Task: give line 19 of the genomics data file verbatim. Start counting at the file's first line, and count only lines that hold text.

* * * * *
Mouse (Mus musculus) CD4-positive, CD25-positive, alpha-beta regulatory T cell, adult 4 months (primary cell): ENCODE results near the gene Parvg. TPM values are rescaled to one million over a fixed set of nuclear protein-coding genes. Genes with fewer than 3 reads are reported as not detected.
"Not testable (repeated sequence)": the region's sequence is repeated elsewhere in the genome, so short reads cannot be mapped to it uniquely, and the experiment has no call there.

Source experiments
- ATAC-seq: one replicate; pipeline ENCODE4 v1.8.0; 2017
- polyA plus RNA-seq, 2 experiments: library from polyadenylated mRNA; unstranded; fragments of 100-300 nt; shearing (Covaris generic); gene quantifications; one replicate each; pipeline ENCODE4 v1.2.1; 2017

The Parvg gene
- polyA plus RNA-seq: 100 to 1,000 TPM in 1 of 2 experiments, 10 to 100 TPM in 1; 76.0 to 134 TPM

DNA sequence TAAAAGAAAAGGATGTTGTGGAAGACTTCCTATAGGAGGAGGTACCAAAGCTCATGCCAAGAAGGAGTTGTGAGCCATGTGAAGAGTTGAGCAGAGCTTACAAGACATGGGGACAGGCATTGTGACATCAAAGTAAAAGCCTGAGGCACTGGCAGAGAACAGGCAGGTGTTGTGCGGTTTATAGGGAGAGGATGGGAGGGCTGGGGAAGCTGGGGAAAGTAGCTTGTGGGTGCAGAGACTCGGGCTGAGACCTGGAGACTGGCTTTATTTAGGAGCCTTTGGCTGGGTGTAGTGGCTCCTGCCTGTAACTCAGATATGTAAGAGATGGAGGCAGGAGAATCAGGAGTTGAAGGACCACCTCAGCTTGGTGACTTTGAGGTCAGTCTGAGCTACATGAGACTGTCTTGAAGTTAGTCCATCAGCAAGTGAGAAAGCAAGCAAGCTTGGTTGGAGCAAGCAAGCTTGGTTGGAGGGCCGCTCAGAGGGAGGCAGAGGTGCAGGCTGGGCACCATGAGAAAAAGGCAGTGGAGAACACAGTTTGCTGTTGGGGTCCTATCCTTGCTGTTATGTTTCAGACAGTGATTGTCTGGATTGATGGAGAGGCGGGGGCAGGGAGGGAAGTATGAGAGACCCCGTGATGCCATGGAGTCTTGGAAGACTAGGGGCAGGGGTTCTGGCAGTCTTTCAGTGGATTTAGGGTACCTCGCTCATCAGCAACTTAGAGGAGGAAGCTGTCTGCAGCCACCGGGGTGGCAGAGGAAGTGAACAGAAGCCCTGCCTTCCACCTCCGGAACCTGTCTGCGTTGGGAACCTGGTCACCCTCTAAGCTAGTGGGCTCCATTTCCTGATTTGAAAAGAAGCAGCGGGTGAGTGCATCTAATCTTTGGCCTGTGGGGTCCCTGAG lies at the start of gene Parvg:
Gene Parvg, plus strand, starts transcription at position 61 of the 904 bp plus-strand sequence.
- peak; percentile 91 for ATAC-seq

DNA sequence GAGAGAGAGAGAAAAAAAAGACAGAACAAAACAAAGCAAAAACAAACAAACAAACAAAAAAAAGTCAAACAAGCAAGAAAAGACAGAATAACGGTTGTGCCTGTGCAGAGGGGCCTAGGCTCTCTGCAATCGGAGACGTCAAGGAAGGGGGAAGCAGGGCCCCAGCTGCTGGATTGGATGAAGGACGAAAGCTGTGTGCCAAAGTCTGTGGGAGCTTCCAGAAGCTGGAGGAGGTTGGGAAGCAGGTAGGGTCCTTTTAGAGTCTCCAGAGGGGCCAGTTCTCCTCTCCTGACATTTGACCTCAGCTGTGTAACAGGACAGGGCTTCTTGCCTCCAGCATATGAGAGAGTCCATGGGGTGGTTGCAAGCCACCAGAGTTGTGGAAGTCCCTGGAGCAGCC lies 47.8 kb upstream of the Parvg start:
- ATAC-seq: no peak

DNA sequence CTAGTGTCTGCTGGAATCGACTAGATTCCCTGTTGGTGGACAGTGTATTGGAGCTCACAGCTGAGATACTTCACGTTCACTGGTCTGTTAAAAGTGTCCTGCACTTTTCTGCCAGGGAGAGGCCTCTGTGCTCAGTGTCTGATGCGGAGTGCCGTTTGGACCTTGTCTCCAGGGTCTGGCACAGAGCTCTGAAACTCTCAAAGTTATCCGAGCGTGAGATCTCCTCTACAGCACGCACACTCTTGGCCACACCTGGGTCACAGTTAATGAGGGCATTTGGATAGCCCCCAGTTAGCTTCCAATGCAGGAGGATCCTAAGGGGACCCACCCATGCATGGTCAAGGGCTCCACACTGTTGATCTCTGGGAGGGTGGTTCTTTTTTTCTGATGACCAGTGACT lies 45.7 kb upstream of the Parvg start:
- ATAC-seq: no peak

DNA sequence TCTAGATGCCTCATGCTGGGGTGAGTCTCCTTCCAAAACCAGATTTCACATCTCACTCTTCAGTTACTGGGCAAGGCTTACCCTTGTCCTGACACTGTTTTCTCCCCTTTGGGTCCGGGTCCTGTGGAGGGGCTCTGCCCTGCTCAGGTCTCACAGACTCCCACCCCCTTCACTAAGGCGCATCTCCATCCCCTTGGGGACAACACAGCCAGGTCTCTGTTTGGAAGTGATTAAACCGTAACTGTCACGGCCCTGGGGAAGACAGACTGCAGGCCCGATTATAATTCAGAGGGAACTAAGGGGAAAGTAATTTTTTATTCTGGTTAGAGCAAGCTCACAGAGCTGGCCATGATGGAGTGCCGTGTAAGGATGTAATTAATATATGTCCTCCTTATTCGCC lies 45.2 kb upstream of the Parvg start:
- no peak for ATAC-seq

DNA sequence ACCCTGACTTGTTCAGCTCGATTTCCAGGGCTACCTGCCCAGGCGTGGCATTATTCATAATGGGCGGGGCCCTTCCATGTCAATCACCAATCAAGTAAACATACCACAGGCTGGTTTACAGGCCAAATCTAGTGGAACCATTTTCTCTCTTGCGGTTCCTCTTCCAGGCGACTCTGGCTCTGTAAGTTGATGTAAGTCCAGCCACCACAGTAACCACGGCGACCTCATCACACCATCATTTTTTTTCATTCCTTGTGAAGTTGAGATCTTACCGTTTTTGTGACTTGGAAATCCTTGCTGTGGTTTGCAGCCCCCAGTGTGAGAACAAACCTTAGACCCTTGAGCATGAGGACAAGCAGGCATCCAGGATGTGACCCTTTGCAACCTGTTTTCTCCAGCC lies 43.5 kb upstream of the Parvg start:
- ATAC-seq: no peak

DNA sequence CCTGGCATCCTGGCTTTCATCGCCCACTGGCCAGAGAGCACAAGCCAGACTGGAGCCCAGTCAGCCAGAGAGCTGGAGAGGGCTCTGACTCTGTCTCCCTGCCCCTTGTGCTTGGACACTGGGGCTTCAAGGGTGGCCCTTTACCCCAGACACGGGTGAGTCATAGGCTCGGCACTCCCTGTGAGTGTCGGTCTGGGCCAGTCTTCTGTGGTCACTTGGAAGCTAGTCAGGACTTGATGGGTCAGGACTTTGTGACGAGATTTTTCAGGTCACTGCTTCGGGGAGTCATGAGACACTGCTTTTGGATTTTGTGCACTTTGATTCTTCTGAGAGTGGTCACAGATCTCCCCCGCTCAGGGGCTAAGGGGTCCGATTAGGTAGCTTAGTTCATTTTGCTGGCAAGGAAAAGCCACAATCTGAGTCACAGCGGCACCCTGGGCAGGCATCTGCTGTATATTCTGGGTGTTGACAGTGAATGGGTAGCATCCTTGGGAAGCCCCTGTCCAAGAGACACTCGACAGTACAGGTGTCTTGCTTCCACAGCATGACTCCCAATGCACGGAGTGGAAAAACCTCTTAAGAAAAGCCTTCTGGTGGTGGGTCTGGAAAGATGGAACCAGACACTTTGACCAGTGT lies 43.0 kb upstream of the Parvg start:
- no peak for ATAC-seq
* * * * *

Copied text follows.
DNA sequence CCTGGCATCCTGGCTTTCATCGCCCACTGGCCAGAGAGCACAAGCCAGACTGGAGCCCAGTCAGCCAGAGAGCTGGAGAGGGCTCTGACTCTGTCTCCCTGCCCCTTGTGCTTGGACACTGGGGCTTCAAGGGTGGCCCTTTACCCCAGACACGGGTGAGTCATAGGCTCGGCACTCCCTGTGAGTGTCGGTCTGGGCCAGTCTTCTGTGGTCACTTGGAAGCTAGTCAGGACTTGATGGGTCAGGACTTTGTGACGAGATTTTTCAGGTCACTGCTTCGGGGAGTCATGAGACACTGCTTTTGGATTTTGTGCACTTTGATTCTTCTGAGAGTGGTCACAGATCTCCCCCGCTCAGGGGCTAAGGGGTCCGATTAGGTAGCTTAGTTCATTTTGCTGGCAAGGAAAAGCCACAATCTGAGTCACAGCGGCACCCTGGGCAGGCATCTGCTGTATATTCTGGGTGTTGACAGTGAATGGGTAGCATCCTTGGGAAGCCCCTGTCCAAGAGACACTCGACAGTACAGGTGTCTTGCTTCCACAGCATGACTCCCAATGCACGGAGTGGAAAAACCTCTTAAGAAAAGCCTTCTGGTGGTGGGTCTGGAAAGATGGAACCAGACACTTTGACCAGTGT lies 43.0 kb upstream of the Parvg start: